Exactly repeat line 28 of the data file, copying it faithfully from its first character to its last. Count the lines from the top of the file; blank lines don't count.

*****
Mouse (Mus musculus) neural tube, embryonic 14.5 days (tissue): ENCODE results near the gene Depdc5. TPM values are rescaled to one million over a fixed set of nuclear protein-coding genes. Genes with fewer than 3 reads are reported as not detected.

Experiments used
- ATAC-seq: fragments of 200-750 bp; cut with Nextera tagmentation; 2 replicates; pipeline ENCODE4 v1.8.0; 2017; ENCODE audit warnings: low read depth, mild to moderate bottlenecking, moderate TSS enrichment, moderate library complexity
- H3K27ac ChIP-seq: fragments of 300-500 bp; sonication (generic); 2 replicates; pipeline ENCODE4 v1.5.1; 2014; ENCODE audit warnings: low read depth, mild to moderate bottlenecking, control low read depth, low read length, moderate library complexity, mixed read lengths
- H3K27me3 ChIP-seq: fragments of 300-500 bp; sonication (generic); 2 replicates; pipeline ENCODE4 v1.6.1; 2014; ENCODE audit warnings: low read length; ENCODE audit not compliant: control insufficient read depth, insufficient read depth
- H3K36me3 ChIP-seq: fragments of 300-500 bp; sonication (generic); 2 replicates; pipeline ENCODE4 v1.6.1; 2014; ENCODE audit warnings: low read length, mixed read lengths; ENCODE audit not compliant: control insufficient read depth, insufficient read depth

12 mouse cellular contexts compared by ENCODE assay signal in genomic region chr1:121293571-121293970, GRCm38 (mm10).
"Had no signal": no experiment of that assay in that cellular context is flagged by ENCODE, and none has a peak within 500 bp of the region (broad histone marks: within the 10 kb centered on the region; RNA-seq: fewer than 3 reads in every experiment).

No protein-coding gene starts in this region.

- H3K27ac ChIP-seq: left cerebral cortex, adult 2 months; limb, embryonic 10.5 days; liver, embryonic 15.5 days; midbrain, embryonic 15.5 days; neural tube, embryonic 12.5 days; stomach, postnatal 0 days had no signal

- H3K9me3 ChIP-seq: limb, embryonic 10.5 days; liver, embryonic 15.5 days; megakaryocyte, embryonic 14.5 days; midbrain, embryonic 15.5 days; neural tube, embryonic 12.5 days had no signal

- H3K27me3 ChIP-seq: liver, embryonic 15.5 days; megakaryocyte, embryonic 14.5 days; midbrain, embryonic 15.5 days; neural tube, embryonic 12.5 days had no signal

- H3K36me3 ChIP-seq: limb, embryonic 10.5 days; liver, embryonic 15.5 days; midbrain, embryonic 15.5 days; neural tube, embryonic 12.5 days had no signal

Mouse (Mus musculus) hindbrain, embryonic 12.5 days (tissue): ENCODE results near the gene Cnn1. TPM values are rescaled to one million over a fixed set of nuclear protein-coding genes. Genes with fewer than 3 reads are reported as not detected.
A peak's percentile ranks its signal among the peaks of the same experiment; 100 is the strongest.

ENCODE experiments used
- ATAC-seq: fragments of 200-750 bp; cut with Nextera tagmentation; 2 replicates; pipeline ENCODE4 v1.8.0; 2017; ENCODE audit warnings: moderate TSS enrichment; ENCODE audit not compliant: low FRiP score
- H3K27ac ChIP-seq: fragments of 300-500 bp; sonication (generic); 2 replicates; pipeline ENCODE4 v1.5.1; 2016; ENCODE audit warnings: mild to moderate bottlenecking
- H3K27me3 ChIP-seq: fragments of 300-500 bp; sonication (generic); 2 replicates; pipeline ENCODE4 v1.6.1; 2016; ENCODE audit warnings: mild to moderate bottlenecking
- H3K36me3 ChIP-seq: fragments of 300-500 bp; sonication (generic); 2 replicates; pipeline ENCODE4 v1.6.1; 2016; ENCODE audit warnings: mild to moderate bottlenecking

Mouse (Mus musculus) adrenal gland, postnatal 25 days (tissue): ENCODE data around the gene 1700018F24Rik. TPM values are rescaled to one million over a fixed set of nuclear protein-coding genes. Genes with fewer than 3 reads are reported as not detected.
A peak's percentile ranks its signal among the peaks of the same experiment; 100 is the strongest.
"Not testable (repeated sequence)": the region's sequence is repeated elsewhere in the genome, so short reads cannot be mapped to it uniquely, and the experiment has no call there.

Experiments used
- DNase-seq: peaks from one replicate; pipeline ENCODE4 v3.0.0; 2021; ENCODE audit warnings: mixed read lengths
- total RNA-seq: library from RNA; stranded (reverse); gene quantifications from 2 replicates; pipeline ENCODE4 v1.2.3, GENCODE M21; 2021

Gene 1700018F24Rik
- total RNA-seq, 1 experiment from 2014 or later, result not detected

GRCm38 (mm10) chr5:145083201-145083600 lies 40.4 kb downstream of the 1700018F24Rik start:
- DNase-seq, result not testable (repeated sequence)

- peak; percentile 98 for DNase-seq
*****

- total RNA-seq, 1 experiment from 2014 or later, result not detected